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Symposium on Microoptical Imaging and Projection (1)

Today, November 27th, the brand new Symposium on Microoptical Imaging and Projection started at the Fraunhofer Institute in Jena (Germany). Due to my late arrival at the Symposium and my lack of knowledge in projection, I only attended 7 talks, of which 5 were on imaging. Most of the imaging stuff today was about multi-aperture cameras. Unfortunately I have to report that not that much new stuff was presented in the first two talks. The presentations of Pelican Imaging (here given by Jacques Duparre) and the one from LinX Imaging (given by Ziv Attar) were repetitions of the ones I heard before. What I memorized from Ziv’s talk is the fact that a multi-aperture camera still has some challenging issues to solve. To name a few : manufacturability of the optics, packaging, sensor compatibility, image processing, lack of standards, processing power needed, and power consumption. After the talk, Ziv advised me to be positive, so here is a list of advantages of a multi-aperture camera : low height (Z dimension), zero colour cross-talk, simple colour filter technology, very simple colour correction matrix, depth sensing, extremely wide depth of focus, wide viewing angle, lack of auto-focusing system up to 10 M pixels, fully independent control of each camera in the array, wide dynamic range, … . Maybe I am still forgetting some.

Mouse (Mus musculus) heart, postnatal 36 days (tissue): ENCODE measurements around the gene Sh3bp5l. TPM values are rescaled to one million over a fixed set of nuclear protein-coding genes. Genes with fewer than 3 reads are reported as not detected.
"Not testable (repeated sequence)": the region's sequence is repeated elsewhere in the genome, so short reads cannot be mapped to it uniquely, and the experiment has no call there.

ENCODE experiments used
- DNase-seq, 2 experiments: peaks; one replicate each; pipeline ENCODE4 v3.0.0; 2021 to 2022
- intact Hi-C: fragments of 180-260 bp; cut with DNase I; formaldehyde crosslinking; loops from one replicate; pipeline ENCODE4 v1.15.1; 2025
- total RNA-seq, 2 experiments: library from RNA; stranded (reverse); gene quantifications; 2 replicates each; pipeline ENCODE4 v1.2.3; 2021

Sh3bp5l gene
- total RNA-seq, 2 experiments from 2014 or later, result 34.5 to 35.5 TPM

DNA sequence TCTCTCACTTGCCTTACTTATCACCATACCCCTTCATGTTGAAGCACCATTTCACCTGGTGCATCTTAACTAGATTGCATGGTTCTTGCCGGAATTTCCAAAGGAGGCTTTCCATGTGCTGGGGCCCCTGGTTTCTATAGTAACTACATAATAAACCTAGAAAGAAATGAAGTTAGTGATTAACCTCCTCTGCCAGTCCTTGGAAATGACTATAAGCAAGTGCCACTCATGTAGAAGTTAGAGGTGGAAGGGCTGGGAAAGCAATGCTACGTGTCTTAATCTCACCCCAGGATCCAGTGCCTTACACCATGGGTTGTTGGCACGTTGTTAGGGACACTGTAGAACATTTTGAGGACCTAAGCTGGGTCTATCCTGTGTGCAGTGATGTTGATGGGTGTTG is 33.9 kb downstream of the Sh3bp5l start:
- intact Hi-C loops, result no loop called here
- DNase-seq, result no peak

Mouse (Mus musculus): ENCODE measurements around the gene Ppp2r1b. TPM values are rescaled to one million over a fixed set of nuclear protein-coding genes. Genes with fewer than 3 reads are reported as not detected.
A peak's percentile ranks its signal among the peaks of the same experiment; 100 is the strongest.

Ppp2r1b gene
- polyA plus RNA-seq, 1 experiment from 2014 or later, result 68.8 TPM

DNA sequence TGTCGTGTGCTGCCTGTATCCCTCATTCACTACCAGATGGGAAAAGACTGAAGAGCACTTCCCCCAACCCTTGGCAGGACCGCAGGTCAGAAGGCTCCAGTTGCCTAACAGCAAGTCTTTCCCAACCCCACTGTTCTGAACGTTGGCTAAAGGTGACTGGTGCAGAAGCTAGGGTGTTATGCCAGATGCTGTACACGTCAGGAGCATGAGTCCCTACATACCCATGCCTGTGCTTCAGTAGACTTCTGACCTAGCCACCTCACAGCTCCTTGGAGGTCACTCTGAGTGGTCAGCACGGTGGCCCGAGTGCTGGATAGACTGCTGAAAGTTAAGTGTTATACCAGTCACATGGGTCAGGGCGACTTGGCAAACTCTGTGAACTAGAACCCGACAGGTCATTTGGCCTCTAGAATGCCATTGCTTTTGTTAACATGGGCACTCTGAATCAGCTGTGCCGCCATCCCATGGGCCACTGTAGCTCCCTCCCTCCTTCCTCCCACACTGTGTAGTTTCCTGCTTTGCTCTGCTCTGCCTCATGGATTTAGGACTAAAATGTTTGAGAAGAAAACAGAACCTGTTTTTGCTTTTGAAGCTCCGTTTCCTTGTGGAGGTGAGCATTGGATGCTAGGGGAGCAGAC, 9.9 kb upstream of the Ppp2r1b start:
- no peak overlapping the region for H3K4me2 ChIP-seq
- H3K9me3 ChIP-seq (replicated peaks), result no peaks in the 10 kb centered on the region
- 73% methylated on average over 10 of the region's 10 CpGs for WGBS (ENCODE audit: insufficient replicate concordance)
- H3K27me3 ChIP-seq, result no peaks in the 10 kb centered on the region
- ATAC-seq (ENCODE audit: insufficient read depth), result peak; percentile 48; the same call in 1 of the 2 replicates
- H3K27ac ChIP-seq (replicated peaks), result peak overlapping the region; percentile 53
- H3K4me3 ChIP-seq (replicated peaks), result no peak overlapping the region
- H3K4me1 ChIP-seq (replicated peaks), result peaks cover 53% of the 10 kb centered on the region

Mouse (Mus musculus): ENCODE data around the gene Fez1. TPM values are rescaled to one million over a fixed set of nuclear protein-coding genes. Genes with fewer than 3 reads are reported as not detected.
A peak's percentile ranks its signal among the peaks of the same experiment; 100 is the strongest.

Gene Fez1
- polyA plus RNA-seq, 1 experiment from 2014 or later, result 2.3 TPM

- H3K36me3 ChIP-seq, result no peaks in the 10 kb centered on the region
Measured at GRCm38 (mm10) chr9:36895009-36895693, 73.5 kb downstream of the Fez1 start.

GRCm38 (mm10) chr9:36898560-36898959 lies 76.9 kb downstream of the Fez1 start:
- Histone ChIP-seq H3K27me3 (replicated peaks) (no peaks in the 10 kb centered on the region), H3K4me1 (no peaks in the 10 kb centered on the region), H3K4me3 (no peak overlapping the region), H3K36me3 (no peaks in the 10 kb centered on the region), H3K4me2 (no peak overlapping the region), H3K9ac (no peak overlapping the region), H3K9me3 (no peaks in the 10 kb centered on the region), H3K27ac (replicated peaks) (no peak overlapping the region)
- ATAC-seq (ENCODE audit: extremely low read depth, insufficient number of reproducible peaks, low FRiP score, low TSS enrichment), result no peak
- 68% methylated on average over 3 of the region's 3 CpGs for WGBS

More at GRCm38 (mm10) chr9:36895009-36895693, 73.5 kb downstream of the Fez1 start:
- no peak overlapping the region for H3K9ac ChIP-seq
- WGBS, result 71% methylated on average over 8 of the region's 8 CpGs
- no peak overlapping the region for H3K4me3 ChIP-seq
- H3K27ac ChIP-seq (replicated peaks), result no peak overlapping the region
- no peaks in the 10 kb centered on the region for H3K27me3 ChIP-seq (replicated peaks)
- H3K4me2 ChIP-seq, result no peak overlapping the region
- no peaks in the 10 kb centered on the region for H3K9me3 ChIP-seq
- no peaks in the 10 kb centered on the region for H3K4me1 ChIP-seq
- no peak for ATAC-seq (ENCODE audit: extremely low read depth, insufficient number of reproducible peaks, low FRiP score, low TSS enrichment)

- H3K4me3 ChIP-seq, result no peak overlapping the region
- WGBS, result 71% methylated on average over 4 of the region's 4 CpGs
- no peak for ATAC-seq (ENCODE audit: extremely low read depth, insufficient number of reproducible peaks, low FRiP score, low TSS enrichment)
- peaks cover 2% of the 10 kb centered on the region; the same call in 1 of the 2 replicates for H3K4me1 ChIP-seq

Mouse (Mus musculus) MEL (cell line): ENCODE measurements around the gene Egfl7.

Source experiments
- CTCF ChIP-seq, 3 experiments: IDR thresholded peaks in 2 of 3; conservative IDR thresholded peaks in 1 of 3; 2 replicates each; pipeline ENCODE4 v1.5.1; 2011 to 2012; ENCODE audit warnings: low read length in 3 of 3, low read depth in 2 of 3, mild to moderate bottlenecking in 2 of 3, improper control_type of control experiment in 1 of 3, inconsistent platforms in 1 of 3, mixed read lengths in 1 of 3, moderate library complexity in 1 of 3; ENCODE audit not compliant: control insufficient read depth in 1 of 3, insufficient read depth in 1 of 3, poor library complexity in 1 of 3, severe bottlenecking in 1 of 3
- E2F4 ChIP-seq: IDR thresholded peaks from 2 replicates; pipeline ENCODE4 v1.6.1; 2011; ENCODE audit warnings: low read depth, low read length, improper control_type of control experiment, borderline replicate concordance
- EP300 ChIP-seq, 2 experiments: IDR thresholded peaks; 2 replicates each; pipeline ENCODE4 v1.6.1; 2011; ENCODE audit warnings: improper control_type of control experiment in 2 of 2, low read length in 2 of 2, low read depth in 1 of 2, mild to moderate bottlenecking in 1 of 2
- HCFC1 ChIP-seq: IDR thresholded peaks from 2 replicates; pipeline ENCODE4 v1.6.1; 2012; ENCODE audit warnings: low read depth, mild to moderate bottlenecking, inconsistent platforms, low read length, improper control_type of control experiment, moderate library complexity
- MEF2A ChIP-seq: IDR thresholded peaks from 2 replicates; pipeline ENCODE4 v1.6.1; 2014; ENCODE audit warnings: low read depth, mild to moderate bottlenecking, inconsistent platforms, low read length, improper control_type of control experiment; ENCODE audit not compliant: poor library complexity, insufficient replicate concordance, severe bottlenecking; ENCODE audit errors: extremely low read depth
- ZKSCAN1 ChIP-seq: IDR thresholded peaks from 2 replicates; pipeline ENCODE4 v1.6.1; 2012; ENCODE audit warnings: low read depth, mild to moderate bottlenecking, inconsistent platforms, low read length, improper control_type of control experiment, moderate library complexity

Interesting was the work reported by Andreas Brueckner (Fraunhofer Institute, Jena). He presented a multi-aperture camera based on a regular 2D CMOS image sensor of 3M pixels provided with a dedicated lens array to make a multi-aperture camera out of it. Andreas presented also some images as well as numerical data. An engineer likes to see numbers (although Neil said “Numbers add up to nothing”). At the end of the talk, Andreas announced that they are working on a much higher resolution imager than the one used today.

Next was the talk of Edward Dowski (Ascentia Imaging, Boulder, CO), who is added a coding grid on top of the multi-aperture cameras, e.g. to depolarize the incoming light. Different apertures can be coded in a unique way relative to other channels in multi-aperture system. This enables in many applications the location estimation of general objects to sub-pixel precision.

The last multi-aperture solution was presented by Guillaume Druart (ONERA, Palaiseau, France) in which he is using the device for IR sensing ! A regular IR sensor is foreseen by an array of 4 x 4 lenslets, which allows the focal length of the individual lenslets to be 4 times less than a regular lens in front of the full resolution device. The lenslets are placed and/or designed such that the 16 sub-arrays do not “see” the same information. So out of the 16 low resolution images, a single high resolution end result is constructed. Nice video of moving image concluded the talk. See you tomorrow through a multi-aperture camera ?

Albert, 27-11-2012.

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